He mingles with workers at a busy construction site in Pipeline area on the outskirts of Nakuru Town, he looks rather like a supervisor coordinating a housing project.
But James Mwangi, 35, popularly known as Kaka James in the construction industry is not your ordinary site supervisor. He owns a fast expanding construction company that focuses on affordable building blocks for houses.
His journey to where he stands today is exciting having gone into business almost by fluke. When he bought a bag of cement at Sh750 seven years ago to build a ventilation block, little did he know that he was laying a foundation stone for a company that is now worth millions of shillings.
Seeing that the business had a great future, he borrowed Sh50,0000 and set up Kaka James Concrete Enterprise which uses what is called interlocking technology to provide “shelter solutions” to thousands of Nakuru residents.
The technology is reducing construction costs by removing some of the components that make building a house expensive.
The building blocks are compressed by a hydraulic machine with cement and the results is ecofriendly materials.
“Interlocking technology is affordable and appropriate means of addressing the need for decent homes. The technology is also environment-friendly and sustainable,” the entrepreneur says.
The new method, Mr Mwangi says, is the key to providing affordable houses for millions dreaming of owning a home.
Thanks to his venture, people who have been living in mud houses are gradually converting to permanent homes.
He has invested millions in machines used for making the blocks. Currently his business makes at least 2,000 blocks daily which goes for between Sh60 and Sh70 each. His turnover of about Sh800,00.
“These blocks are light in weight which is good for storey buildings and besides they are thermal insulators and allow the warm air in the cavities to rise and exit the house,” he explains.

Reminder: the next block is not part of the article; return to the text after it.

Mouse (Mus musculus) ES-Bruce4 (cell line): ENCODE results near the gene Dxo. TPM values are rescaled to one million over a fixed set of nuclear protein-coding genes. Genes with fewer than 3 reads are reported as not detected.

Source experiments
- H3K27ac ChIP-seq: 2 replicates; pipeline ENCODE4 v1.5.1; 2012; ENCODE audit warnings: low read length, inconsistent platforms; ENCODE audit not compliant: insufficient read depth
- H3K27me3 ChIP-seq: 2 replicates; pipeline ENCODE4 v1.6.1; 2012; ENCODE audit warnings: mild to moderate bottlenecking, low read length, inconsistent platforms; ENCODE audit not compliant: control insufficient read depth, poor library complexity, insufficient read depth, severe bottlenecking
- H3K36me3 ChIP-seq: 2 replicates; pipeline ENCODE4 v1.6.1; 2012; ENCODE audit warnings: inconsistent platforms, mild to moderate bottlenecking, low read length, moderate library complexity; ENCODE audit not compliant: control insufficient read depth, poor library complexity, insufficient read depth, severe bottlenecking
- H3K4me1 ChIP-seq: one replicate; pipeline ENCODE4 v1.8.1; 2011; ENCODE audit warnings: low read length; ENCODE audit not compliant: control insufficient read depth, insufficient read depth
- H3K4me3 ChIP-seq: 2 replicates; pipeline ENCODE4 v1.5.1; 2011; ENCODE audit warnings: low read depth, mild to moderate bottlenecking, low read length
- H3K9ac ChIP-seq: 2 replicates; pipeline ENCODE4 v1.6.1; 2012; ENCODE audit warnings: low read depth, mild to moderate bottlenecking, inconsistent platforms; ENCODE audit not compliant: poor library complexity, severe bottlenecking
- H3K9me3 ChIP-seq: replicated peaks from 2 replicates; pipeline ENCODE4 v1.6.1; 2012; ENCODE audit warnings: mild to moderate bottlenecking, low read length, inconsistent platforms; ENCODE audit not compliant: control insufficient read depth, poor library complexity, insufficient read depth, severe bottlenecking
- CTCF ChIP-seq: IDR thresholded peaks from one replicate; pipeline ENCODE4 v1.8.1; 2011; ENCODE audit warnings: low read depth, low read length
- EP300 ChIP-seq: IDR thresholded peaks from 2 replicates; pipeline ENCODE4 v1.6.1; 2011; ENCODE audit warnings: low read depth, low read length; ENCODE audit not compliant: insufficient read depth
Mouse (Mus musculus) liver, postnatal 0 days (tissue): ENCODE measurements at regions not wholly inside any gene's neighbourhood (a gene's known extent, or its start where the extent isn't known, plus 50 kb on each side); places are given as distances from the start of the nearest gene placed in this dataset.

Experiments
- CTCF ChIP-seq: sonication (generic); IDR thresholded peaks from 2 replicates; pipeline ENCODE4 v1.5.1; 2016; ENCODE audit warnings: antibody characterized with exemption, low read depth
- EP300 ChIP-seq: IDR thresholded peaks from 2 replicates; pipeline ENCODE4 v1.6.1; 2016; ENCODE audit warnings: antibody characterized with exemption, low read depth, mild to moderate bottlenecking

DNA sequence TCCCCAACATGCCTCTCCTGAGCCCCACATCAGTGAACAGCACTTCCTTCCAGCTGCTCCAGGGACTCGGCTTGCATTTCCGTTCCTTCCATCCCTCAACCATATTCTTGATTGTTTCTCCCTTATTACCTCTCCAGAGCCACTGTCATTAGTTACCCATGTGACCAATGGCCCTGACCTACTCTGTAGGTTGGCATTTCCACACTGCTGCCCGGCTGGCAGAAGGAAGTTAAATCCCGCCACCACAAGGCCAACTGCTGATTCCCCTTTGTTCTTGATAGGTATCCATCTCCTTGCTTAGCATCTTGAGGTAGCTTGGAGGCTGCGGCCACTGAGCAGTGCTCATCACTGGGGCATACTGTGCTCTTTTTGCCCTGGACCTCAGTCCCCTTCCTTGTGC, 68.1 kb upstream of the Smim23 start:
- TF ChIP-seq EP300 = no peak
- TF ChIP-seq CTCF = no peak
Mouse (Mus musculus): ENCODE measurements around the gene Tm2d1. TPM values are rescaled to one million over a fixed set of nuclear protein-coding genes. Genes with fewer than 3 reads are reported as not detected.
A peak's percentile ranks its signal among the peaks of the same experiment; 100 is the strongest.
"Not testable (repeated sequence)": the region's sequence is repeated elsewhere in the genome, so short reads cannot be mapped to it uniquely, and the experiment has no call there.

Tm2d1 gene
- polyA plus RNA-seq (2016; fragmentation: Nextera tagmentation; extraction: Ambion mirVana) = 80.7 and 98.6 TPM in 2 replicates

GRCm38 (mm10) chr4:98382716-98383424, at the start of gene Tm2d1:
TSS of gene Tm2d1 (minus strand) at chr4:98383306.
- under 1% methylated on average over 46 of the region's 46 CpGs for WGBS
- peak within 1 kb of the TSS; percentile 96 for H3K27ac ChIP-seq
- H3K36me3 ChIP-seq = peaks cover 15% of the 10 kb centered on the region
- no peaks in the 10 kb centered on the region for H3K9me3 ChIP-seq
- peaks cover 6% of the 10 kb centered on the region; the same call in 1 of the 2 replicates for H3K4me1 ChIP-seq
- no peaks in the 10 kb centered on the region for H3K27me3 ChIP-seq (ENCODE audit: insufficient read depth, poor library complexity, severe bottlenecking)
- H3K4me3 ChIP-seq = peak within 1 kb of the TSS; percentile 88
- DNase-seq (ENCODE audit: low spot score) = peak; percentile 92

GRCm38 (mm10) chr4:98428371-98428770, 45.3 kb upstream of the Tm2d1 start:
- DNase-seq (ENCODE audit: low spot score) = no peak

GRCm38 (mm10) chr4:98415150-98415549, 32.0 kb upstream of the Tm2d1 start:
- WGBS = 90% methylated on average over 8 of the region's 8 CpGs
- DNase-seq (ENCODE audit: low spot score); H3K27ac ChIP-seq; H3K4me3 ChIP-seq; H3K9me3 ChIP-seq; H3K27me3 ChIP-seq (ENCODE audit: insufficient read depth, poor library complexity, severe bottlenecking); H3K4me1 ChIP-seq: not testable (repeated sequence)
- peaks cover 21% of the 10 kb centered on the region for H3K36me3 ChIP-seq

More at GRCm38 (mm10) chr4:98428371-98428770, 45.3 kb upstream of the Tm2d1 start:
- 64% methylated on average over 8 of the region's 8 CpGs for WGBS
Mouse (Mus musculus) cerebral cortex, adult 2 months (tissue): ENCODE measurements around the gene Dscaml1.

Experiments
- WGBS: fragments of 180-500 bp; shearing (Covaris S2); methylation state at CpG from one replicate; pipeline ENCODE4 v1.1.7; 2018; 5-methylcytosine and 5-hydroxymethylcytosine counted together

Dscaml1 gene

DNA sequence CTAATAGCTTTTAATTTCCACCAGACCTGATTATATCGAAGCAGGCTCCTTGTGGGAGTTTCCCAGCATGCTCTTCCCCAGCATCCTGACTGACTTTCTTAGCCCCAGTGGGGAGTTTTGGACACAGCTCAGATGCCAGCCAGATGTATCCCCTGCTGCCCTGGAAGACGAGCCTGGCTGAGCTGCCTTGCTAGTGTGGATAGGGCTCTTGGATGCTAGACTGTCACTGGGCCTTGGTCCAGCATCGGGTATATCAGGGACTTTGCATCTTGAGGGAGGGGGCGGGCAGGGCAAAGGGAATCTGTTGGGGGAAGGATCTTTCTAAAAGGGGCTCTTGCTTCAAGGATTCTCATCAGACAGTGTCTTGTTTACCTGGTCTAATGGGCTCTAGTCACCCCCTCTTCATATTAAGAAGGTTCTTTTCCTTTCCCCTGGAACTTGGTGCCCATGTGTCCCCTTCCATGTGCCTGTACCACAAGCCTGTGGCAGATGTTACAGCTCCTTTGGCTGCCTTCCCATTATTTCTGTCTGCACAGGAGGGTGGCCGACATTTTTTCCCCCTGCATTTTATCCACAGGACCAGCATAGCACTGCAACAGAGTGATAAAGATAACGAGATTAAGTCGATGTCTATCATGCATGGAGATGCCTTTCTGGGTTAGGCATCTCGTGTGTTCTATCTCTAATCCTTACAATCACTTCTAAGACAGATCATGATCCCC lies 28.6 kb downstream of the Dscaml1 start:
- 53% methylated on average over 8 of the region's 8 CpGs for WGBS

Mr Mwangi went to Hyrax Primary School and later Langalanga Secondary School. He then proceeded to the Kenya Industrial Training Institute (KITI) in Nakuru Town where he studied for a diploma in architecture. He later studied accounts at Egerton University, and he is now a Certified Public Accountant.
Aside from building blocks, he also makes classic concrete paving blocks for driveways and walkways as well as hollow concrete blocks.
“Many developers today prefer using hollow concrete blocks to make slabs for storey buildings as they considerably reduce the cost and time of putting up a high rising building,” he says.
His target market includes schools, churches, private individuals and non-governmental organisations and Constituency Development Fund (CDF).
But what is his secret for success?
He says resilience, dedication and patients are central to any venture.
“I am a self-driven entrepreneur with a passion to make sure whatever I start ends beyond my expectation. I am also a keen listener and I accommodate all clients,” he says.
“I have learnt to be patient as well.”
His joy, he says is to see those struggling to build a decent shelter accomplish their dreams.
He knows the importance of a good house having lived in a slum. His parents struggled to raise a family of eight at Wamagata slum in Kiti area.
The entrepreneur says houses can be made far cheaper than they are currently.
“A three-bedroom house which at the current market price can cost between Sh2 million and Sh3 million could easily be constructed at half the price,” he says.
According to Mwangi his building blocks can save the cost of building a new house by 45 per cent.
“With this kind of cheap and affordable technology in the country, the cost of constructing a house should not be a big headache to developers. This is one of the surest ways to do away with the many slums in our urban areas and other emerging settlement schemes,” he says.
To further reduce the cost of his products, he uses waste from quarries to make the building blocks.
“This has enabled me to cut cost of the blocks and that is why with only Sh70,000 one can still afford to put up a single room instead of living in a mud house as two bags of cement are enough to join 400 blocks,” he adds.
His road hasn’t however been paved with gold. His age was the biggest challenge as he started at the age of 27. Many potential customers considered him inexperienced and this made him missed out on many construction tenders. Lack of capital was another challenge he faced, especially when he had a big order to supply materials.